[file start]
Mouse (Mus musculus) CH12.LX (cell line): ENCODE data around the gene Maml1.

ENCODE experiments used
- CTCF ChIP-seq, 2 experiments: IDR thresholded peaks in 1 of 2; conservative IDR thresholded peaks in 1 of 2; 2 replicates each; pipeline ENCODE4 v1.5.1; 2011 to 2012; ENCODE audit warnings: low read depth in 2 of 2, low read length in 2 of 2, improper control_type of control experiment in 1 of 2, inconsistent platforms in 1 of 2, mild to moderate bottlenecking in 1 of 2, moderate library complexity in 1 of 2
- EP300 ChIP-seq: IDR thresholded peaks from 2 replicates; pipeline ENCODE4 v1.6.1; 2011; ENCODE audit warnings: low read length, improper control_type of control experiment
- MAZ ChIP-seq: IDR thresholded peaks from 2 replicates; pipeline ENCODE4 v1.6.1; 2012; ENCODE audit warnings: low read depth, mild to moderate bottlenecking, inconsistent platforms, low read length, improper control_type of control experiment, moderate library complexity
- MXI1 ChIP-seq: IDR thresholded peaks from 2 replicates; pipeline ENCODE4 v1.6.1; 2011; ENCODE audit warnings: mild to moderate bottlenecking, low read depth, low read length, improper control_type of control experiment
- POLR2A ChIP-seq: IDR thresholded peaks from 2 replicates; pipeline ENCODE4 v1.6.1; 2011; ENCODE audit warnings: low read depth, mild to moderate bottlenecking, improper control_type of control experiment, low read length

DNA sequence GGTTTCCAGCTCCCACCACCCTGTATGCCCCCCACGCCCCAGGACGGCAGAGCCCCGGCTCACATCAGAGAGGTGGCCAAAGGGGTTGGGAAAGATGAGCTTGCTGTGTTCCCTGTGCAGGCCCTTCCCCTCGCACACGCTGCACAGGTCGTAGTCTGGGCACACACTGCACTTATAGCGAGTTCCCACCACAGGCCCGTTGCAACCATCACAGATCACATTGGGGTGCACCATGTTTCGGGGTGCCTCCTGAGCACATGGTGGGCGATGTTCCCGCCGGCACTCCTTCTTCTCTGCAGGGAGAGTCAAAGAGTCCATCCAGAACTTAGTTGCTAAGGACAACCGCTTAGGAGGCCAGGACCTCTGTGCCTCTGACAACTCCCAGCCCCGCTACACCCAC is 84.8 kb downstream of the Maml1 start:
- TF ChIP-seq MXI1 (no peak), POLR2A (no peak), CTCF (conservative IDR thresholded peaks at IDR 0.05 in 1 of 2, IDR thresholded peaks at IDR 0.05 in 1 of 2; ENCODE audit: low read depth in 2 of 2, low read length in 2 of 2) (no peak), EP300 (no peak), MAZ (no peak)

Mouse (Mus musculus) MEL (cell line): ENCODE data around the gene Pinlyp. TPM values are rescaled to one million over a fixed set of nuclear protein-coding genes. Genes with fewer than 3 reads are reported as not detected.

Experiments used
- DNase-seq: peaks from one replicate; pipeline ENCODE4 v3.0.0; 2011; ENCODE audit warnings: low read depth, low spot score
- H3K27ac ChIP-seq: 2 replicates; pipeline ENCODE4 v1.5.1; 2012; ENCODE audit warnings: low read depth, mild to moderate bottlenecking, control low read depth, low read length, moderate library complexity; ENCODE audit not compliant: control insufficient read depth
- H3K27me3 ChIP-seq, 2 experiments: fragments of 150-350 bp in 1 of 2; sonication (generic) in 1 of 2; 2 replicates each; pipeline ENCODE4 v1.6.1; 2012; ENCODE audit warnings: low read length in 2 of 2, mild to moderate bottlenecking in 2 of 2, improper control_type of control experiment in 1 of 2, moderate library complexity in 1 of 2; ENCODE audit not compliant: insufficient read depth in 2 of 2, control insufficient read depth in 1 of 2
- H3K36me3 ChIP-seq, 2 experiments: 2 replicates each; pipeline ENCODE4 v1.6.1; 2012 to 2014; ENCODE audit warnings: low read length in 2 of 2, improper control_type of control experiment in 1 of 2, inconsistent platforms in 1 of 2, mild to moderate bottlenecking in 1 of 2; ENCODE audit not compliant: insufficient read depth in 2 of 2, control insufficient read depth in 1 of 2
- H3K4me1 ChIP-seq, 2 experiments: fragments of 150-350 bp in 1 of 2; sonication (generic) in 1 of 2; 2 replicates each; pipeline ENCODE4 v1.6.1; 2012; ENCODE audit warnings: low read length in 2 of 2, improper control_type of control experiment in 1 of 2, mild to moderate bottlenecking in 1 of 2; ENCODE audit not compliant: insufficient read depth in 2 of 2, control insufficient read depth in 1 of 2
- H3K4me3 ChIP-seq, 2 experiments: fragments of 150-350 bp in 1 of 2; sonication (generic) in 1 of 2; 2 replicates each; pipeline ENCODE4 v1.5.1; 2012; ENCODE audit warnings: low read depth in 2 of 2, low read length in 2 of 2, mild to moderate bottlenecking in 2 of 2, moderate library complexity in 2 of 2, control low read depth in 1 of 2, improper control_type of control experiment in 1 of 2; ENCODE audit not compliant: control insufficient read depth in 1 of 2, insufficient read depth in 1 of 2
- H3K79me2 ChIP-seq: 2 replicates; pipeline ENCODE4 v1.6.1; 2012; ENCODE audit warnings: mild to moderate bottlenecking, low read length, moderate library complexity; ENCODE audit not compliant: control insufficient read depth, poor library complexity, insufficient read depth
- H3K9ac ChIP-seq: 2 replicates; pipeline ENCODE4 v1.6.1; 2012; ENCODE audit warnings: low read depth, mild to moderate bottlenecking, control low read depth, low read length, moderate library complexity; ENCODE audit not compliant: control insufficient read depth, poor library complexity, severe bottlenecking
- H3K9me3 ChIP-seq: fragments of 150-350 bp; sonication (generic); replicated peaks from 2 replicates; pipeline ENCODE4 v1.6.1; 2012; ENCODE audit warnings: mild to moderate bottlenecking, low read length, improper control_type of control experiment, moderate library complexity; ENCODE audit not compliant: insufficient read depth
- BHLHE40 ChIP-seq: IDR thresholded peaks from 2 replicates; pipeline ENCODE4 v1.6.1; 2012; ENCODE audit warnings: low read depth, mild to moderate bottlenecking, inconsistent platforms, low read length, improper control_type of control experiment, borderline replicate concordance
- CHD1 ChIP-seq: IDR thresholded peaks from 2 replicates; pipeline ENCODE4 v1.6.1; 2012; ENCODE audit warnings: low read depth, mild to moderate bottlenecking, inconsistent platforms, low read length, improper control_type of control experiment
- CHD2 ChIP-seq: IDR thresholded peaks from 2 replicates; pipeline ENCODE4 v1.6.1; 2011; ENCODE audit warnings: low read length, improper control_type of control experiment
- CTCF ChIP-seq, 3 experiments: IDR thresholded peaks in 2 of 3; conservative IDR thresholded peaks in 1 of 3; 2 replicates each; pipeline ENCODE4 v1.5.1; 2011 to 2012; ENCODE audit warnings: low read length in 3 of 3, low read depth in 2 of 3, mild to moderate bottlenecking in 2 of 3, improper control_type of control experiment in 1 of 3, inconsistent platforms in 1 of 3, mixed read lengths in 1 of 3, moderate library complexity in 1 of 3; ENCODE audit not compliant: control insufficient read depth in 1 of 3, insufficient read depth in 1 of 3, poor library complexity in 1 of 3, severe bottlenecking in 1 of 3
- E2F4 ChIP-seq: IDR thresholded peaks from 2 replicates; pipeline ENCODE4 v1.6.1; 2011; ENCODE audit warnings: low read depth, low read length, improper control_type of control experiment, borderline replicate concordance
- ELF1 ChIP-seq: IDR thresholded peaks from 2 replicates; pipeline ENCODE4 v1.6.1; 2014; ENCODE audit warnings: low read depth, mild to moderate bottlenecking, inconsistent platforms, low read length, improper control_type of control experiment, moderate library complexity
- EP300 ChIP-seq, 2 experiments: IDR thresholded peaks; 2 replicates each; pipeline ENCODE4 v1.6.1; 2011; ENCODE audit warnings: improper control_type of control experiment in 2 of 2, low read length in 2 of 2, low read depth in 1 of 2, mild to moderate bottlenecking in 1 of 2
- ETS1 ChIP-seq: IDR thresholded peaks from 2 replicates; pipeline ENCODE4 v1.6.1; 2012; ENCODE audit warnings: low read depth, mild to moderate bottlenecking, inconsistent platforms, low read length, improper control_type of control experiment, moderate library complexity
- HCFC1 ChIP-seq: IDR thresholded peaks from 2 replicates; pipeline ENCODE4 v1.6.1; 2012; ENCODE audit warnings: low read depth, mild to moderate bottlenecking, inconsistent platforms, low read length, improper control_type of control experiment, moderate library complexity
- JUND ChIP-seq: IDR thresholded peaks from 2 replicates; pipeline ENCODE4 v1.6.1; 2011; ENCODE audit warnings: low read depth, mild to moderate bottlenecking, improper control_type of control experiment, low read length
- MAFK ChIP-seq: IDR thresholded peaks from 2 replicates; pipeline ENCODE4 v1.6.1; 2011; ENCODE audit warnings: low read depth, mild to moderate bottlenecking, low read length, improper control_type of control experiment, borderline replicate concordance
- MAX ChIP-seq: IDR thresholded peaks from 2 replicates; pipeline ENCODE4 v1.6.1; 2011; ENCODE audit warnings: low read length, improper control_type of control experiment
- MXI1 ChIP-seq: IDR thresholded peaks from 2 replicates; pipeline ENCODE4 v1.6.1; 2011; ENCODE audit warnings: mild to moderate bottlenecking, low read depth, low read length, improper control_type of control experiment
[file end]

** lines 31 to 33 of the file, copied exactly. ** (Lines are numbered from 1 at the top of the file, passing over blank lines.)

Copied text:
- MAFK ChIP-seq: IDR thresholded peaks from 2 replicates; pipeline ENCODE4 v1.6.1; 2011; ENCODE audit warnings: low read depth, mild to moderate bottlenecking, low read length, improper control_type of control experiment, borderline replicate concordance
- MAX ChIP-seq: IDR thresholded peaks from 2 replicates; pipeline ENCODE4 v1.6.1; 2011; ENCODE audit warnings: low read length, improper control_type of control experiment
- MXI1 ChIP-seq: IDR thresholded peaks from 2 replicates; pipeline ENCODE4 v1.6.1; 2011; ENCODE audit warnings: mild to moderate bottlenecking, low read depth, low read length, improper control_type of control experiment